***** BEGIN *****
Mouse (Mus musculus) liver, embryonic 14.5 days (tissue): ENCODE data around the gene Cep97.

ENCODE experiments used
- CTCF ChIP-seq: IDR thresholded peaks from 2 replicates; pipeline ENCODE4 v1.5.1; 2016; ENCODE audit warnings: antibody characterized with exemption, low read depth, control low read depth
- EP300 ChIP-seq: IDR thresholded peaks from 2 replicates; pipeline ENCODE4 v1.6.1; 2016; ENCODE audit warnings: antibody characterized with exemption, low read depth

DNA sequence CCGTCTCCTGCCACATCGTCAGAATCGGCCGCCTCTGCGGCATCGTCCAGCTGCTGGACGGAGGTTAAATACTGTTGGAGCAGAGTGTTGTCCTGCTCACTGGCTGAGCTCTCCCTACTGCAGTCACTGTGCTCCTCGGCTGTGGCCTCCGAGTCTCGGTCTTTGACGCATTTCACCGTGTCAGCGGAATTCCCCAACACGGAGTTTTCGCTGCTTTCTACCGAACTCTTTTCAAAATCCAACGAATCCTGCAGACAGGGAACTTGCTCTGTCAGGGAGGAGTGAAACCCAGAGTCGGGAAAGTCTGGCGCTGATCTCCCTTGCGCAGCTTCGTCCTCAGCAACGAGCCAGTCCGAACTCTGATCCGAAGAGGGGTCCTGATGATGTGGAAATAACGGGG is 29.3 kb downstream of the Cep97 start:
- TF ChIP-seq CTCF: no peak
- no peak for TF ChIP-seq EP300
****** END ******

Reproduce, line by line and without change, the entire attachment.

Mouse (Mus musculus) liver, embryonic 14.5 days (tissue): ENCODE data around the gene Cep97.

ENCODE experiments used
- CTCF ChIP-seq: IDR thresholded peaks from 2 replicates; pipeline ENCODE4 v1.5.1; 2016; ENCODE audit warnings: antibody characterized with exemption, low read depth, control low read depth
- EP300 ChIP-seq: IDR thresholded peaks from 2 replicates; pipeline ENCODE4 v1.6.1; 2016; ENCODE audit warnings: antibody characterized with exemption, low read depth

DNA sequence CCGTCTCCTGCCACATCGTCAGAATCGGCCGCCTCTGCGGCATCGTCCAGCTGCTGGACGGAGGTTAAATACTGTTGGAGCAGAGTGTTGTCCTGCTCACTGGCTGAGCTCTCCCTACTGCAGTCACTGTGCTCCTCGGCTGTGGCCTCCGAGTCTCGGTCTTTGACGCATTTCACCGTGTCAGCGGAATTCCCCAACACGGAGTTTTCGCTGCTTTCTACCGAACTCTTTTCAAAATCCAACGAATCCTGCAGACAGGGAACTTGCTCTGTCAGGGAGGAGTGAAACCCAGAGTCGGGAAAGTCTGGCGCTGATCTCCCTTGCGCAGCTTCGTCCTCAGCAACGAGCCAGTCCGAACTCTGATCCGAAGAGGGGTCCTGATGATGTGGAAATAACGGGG is 29.3 kb downstream of the Cep97 start:
- TF ChIP-seq CTCF: no peak
- no peak for TF ChIP-seq EP300